09 Nov

England and Wales Cricket Board (ECB) and LV= General Insurance (LV= GI) have today launched #Funds4Runs – a pioneering initiative aimed at helping the grassroots cricket community recover and rebuild financially following the COVID-19 pandemic.

The £1m investment, jointly funded by the ECB and LV= GI, will focus on key areas where access to cricket support or cricket itself has been limited – children from deprived backgrounds, diverse communities, disability groups and women's and girls’ programmes

The initiative, and LV= GI’s support, will also help deliver against three wider ECB objectives – delivering the purpose of ‘connecting communities and improving lives’ through cricket, increasing the relevance of cricket locally and growing long-term engagement with the game in these communities.

Financial support from the initiative will be accessible to affiliated clubs, All Stars Cricket centres, community organisations, county cricket boards and Cricket Wales.

The fund will show initial financial support with two live projects – expanding the existing All Stars Cricket programme and a new partnership with the British Film Institute.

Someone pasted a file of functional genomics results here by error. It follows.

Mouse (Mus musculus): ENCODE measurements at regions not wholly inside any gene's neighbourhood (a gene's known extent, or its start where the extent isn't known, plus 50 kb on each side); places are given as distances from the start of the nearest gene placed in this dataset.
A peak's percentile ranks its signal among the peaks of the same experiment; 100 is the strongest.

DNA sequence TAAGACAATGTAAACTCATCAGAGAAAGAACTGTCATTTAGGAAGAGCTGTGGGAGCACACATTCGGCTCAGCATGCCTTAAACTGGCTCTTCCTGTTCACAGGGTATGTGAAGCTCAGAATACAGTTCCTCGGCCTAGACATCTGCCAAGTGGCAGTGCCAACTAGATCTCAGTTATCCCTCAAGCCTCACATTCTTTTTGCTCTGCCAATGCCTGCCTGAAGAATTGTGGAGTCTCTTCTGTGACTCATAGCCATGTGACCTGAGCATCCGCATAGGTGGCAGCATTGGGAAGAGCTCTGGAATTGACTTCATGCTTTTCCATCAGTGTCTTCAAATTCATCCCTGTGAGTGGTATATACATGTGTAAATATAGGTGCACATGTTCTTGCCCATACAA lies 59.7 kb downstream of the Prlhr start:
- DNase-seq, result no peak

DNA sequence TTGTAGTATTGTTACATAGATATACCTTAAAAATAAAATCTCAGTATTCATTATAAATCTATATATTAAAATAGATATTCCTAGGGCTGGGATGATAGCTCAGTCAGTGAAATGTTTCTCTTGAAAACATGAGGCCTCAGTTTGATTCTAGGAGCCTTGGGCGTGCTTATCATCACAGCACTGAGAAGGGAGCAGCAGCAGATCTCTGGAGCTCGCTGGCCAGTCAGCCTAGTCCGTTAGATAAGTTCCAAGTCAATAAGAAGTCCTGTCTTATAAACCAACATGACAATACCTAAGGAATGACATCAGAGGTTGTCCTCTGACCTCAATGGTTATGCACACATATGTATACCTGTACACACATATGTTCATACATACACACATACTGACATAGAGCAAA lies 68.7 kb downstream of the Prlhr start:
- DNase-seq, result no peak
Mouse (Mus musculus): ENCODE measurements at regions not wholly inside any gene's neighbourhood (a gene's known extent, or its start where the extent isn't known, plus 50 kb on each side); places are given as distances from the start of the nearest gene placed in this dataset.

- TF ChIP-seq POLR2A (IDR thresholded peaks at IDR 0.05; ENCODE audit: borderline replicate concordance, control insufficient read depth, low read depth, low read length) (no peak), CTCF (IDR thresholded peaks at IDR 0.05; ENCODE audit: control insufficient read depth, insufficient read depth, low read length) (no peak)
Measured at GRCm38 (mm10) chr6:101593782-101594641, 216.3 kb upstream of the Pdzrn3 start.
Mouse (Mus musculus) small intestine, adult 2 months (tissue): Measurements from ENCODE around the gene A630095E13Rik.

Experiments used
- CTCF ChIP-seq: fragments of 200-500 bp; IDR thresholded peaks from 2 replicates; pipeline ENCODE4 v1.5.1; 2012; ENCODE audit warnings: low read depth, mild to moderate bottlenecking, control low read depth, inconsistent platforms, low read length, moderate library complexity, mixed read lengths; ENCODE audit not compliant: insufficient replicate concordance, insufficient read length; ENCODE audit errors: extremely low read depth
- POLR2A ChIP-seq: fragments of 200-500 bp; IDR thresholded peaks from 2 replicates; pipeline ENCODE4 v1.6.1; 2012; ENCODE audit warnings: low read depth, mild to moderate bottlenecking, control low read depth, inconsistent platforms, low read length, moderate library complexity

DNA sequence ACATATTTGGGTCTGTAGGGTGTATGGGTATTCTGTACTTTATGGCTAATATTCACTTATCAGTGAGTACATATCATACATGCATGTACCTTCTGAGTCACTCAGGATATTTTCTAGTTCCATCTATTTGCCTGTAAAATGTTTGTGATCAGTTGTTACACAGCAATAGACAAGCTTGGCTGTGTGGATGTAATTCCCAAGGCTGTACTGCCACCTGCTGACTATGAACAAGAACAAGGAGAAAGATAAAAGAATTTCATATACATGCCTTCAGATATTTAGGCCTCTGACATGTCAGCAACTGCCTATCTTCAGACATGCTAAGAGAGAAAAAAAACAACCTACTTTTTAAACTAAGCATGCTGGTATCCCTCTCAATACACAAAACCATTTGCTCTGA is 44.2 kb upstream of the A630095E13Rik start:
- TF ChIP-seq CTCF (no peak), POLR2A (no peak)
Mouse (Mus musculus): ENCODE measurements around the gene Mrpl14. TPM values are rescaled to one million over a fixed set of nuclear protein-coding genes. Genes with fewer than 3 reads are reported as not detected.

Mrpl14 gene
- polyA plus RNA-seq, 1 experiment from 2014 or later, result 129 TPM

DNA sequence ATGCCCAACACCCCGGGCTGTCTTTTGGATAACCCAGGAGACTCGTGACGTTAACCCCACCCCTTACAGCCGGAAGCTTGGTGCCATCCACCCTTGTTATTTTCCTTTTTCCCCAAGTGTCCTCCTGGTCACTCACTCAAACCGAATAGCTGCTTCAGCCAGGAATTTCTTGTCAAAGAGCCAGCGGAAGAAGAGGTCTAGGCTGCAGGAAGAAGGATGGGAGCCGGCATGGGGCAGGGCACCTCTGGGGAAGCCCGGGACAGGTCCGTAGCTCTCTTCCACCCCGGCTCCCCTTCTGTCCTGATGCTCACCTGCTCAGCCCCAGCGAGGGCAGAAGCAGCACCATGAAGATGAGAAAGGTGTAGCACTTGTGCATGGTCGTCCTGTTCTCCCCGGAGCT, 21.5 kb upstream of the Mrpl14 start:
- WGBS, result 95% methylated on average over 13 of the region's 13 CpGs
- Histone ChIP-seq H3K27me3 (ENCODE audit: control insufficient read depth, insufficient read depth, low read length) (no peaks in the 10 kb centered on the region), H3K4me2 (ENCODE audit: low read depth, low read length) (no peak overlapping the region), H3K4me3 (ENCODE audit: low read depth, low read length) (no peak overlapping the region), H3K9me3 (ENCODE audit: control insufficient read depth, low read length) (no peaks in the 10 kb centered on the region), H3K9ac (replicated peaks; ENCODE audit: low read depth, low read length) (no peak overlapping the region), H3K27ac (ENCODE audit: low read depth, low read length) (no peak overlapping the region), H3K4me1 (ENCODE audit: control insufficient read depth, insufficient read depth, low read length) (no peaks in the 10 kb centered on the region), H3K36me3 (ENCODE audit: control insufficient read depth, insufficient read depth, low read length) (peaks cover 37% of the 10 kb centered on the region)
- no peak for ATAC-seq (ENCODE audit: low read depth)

All Stars Cricket provides a first experience for children aged 5-8 years old through eight 60-minute sessions, held over eight weeks, of fun, activity and skills development.

The programme is designed to introduce children to the sport, teaching them new skills, helping them make new friends and have a great time doing so.

All Stars Cricket is a paid-for programme but #Funds4Runs will fund facility hire in areas of deprivation and subsidised places for underprivileged children, in the first instance in Hayes and Canning Town in London, and Thurmaston just outside of Leicester.

This funding of All Stars Cricket projects will be extended to urban areas in every county region going forward.

#Funds4Runs will also provide cricket clubs across England and Wales with the opportunity to apply to enrol in a filmmaker programme – titled First Run – delivered exclusively in partnership by the British Film Institute (BFI). Successful applicants will undertake a course led by some of the country’s leading film professionals.

The training will allow them to create compelling films showing the unique character of their community and club as well as equipping them with editing, communication, digital and planning skills, enabling them to create a variety of exciting video content on behalf of their club – whether that is a YouTube channel or digital storytelling through the club’s social channels.

The successful applicants will receive professional level training to better promote themselves and their club’s activities, including other #Funds4Runs activity, as well as creating more links with the local area. Furthermore, they will also receive training on how to pass on their newly acquired skills to the wider club and community.